operating on Mexico primary channels. Otherwise, the TA may designate Mexico primary channels for
such licensees. We agree with the San Diego County Sheriff that providing the TA with this flexibility is
important for preserving U.S. primary channels for licensees in the Sharing Zone that would otherwise be
unable to meet the power limits at the border required for operation on channels primary to Mexico.
87.
Finally, we note that any licensees operating on channels primary to Mexico are
secondary to operations in Mexico202 but will be eligible for protection from unacceptable interference
from U.S. licensees as defined in Section 90.672 in the same manner as all other licensees in the band.203

D.

Cost Benefit Analysis

88.
We find that the benefits of our establishing and implementing a reconfigured 800 MHz
channel plan along the U.S.-Mexico border outweigh any potential costs. This Fifth Report and Order is
part of the FCC’s rebanding effort to eliminate interference to public safety and other land mobile
communication systems operating in the band by addressing its root cause and separating generally
incompatible technologies.204 The homeland security obligations of the Nation’s public safety agencies
make it imperative that their communications systems are robust and highly reliable.205 The changes


199 Fourth FNPRM, 27 FCC Rcd at 9579-80 ¶ 39.
200 San Diego County Sheriff Comments at 7.
201 Id.
202 Amended Protocol at Article III, ¶ 4d.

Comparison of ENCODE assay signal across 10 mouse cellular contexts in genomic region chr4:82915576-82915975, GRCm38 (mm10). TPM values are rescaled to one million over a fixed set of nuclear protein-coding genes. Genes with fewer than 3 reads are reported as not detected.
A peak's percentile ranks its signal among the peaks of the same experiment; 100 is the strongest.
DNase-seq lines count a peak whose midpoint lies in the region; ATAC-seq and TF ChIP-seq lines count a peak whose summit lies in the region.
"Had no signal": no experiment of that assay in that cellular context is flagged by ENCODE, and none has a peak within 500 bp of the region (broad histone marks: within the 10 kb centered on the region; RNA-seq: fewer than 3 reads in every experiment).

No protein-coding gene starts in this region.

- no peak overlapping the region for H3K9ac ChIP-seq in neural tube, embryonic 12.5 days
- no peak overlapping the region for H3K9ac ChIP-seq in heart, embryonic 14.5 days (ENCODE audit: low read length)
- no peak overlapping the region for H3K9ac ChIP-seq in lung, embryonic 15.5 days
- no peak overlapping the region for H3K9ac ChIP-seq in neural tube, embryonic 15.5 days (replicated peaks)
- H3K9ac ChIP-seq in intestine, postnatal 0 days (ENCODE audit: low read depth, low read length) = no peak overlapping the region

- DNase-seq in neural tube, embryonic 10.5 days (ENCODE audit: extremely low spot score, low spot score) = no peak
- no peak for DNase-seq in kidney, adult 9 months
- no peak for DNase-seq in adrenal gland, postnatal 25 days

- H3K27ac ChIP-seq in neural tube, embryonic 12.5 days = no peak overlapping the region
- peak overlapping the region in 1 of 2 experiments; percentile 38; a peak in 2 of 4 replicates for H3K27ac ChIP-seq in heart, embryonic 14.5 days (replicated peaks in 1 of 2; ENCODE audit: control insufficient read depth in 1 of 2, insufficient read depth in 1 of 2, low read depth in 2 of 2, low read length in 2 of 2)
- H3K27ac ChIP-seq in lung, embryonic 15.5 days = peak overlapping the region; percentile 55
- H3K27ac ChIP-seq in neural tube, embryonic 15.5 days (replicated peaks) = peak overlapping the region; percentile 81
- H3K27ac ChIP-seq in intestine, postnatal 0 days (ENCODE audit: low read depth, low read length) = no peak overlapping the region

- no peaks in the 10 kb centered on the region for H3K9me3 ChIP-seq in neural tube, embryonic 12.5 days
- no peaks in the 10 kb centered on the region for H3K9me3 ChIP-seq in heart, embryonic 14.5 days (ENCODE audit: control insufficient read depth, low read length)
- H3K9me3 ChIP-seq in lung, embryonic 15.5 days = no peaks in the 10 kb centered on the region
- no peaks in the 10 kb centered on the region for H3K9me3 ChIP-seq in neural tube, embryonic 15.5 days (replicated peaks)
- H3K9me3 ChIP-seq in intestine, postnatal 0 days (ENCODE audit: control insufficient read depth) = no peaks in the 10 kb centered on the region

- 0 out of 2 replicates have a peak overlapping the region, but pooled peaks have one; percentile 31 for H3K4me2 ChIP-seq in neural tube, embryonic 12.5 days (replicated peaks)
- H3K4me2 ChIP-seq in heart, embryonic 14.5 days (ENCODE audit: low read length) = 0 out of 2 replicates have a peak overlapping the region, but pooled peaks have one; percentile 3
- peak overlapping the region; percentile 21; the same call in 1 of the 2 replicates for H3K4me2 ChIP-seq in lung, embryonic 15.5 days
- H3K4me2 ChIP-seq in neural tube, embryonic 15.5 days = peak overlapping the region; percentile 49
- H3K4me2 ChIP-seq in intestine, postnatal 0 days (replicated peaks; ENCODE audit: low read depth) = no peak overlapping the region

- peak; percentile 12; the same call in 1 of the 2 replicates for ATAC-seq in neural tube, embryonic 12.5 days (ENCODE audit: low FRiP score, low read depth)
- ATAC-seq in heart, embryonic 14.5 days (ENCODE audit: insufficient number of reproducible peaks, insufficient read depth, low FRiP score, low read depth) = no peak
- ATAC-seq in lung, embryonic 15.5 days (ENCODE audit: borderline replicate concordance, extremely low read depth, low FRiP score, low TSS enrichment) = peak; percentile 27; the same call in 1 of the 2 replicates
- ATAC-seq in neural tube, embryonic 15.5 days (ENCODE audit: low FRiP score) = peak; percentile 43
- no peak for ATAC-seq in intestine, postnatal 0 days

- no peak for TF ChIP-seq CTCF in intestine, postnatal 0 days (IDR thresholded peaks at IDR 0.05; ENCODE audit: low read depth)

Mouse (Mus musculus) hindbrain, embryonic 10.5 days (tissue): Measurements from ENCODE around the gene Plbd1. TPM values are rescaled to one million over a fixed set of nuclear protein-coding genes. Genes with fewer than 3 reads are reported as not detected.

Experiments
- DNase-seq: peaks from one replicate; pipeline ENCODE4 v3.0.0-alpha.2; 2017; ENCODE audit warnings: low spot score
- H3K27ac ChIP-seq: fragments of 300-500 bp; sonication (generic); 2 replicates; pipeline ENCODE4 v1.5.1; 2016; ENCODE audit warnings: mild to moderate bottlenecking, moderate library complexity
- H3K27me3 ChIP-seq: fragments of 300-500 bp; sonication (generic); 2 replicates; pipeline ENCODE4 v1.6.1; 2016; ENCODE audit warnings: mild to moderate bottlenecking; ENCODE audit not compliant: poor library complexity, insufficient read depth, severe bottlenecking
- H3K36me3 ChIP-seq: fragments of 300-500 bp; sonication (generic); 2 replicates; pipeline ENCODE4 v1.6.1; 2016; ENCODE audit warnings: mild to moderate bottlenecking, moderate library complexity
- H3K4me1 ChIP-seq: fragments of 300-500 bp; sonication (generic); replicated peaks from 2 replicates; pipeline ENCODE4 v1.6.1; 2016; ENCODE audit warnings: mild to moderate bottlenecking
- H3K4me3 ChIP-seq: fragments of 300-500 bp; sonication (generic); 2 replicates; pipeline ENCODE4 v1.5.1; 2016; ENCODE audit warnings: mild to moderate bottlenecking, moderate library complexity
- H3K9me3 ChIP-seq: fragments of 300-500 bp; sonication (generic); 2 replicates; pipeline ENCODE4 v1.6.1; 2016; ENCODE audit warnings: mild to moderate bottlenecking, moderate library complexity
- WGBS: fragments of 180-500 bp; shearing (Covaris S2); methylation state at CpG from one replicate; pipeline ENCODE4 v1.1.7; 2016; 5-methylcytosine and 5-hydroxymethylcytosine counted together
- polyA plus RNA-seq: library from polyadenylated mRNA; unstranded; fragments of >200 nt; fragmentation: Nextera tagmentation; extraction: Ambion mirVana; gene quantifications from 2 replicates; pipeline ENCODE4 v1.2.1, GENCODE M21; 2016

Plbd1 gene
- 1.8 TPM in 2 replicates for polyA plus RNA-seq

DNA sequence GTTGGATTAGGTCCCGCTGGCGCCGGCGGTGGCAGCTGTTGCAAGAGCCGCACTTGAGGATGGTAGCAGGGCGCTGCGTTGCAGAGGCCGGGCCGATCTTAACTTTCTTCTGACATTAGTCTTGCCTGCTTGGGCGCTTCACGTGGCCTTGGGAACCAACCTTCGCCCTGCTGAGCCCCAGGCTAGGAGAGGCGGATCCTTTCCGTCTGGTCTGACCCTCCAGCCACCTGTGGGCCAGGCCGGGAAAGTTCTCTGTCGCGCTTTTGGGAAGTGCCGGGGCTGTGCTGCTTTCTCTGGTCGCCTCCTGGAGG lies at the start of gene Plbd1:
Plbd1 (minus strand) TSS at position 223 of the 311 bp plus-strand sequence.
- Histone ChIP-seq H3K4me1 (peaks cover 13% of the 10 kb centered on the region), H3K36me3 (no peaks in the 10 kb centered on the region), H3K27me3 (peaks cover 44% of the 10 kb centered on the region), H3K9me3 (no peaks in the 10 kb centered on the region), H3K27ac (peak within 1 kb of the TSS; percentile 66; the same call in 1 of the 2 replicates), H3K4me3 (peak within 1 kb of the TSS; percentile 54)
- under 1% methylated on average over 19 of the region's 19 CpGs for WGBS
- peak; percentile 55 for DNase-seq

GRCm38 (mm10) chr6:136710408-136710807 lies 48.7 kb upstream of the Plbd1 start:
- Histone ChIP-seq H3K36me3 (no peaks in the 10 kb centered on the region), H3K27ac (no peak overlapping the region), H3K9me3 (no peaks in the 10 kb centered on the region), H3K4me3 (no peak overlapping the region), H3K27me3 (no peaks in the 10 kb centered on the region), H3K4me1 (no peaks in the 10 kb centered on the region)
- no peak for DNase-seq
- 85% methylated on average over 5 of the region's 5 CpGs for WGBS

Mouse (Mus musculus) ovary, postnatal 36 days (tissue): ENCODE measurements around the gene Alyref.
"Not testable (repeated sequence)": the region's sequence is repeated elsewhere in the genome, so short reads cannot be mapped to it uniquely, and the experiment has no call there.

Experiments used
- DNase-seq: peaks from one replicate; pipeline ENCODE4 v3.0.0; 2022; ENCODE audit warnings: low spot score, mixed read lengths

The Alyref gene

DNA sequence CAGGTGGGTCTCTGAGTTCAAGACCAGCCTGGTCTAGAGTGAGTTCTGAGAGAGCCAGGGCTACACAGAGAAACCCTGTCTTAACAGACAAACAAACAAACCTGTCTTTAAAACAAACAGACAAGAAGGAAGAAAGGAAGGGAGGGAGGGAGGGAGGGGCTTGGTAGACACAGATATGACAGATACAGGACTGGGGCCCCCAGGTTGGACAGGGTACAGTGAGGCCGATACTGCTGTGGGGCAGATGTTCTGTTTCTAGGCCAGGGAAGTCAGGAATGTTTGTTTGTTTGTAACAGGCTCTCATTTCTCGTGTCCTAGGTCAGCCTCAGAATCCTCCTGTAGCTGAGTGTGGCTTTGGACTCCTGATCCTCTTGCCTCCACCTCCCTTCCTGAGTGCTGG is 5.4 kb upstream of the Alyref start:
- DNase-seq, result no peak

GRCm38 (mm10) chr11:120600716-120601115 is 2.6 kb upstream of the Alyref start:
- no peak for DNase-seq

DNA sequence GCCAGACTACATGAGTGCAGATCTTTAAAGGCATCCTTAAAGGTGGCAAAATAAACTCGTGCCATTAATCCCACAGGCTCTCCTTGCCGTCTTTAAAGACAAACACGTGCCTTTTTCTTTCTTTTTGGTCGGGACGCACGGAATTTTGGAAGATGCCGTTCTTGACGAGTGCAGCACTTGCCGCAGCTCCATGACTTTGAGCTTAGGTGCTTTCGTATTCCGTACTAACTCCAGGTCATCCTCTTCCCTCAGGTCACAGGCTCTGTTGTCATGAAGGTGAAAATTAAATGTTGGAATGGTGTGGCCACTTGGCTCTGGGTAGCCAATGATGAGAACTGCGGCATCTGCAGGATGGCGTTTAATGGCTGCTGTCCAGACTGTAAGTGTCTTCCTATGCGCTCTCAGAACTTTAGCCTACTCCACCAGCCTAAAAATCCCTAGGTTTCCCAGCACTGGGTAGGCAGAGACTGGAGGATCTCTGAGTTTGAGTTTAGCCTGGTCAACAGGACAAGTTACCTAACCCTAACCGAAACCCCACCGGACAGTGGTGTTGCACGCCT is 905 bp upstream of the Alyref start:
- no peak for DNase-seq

203 47 C.F.R. § 90.672.
204 See 800 MHz Report and Order, 19 FCC Rcd at 14971-73 ¶¶ 1-3.
205 Id. at 14971 ¶ 1.
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adopted herein will further that goal by separating—to the greatest extent possible—public safety and
other non-cellular licensees from licensees in the band that employ cellular technology. Furthermore,
Sprint, the major commercial provider in the band, will benefit from the changes proposed herein by
obtaining contiguous spectrum at the end of the program on which it will be able to transition to advanced
wireless technologies.206 Moreover, the relocation costs are further justified in this case because, with
respect to the relocating incumbents, Sprint will be responsible for paying the minimum cost necessary to
accomplish rebanding in a reasonable, prudent, and timely manner, and, with respect to Sprint itself,
Sprint has received equitable compensation for the costs it will incur in the form of spectrum rights to the
1.9 GHz band.207 We therefore conclude that the benefits of the rule changes adopted herein significantly
outweigh the costs of reconfiguring the 800 MHz band.

IV.

PROCEDURAL MATTERS

A.

Regulatory Flexibility Analysis

89.
Pursuant to the Regulatory Flexibility Act of 1980,208 as amended, the Bureau’s Final
Regulatory Flexibility Analysis in this Order is attached as Appendix A.

B.

Paperwork Reduction Act of 1995 Analysis

90.
Paperwork Reduction Act of 1995. This document contains no new or modified
information collection requirements subject to the Paperwork Reduction Act of 1995 (PRA), Public Law
104-13.209

C.

Materials in Accessible Formats

91.
To request materials in accessible formats for people with disabilities (Braille, large print,
electronic files, audio format), send an e-mail to FCC504@fcc.gov or call the Consumer & Governmental
Affairs Bureau at 202-418-0530 (voice), 202-418-0432 (TTY).

V.

ORDERING CLAUSES

92.
Accordingly, IT IS ORDERED, pursuant to Sections 4(i) , 303(b), 316, and 332 of the
Communications Act of 1934, as amended, 47 U.S.C. §§ 154(i), 303(b), 316, 332, that this Fifth Report
and Order
IS ADOPTED.
93.